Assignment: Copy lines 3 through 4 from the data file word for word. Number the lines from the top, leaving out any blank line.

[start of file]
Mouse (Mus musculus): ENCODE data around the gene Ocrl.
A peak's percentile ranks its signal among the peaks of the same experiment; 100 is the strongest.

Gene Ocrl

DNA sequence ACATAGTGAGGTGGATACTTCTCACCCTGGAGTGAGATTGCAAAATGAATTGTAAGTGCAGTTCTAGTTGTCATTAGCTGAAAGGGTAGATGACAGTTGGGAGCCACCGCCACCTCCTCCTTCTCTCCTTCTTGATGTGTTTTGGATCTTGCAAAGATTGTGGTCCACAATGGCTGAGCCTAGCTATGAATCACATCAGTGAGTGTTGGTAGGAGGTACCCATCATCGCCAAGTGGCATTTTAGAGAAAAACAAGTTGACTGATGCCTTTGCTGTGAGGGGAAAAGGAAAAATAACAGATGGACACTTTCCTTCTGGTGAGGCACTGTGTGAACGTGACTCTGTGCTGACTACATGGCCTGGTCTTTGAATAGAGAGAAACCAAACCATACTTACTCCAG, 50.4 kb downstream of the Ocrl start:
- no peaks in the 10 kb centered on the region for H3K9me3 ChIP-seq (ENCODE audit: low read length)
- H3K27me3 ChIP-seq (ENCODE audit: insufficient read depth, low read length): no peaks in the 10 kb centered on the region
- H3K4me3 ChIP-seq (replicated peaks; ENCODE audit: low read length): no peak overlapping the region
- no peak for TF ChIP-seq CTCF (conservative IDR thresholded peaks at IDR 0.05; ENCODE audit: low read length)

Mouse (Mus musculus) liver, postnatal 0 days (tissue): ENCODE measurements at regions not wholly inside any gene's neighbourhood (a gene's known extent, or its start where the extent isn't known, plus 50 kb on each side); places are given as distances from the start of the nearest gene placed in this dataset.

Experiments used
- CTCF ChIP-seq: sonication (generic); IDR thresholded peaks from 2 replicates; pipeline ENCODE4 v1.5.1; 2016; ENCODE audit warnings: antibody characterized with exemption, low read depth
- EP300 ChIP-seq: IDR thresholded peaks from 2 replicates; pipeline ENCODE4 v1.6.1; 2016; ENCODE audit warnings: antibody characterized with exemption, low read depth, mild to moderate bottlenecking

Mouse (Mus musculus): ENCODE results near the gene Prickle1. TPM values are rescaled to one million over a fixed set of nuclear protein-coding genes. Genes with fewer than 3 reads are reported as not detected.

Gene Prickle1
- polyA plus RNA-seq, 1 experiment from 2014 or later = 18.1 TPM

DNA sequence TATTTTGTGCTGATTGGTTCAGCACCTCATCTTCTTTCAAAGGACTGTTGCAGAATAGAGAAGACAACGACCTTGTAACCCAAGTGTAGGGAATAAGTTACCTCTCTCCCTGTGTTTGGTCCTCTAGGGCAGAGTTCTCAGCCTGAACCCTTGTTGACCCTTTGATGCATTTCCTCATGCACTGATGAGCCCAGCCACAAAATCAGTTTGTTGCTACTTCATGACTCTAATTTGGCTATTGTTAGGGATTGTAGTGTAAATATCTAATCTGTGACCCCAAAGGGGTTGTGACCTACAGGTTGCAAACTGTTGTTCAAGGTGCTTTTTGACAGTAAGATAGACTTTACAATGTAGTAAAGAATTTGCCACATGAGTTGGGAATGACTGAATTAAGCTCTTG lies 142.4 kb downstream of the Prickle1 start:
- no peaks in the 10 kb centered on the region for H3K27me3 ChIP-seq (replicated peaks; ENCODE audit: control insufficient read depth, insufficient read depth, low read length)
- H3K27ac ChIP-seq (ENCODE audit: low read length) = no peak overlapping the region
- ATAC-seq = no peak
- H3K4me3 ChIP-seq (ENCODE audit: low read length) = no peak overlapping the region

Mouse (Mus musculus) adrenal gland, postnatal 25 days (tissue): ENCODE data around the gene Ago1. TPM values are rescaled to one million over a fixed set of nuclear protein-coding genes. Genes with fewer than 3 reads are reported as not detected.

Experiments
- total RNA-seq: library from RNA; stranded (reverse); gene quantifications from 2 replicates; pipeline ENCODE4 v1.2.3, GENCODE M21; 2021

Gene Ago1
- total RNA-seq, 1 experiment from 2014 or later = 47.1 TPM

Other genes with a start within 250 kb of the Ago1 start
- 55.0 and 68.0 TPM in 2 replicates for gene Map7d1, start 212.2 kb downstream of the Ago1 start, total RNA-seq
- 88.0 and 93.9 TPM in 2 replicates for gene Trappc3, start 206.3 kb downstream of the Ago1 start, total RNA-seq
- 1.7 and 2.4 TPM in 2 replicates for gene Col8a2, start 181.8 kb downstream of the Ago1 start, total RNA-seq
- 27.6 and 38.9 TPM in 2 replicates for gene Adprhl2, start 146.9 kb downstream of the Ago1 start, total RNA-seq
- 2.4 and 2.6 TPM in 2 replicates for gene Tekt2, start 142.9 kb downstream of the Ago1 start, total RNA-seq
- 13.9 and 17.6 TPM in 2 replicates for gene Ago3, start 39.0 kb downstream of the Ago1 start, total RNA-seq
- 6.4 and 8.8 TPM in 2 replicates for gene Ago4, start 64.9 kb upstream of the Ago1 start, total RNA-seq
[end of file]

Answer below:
Gene Ocrl

DNA sequence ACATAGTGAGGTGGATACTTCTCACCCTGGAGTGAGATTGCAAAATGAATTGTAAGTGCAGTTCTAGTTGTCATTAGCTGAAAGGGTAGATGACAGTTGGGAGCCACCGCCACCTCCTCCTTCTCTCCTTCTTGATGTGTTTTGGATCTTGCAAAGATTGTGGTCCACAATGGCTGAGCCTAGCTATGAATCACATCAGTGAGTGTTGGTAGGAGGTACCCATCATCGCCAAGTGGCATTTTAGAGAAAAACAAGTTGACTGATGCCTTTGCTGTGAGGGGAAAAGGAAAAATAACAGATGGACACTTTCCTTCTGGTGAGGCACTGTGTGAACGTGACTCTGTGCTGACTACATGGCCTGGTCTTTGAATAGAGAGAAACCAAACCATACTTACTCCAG, 50.4 kb downstream of the Ocrl start: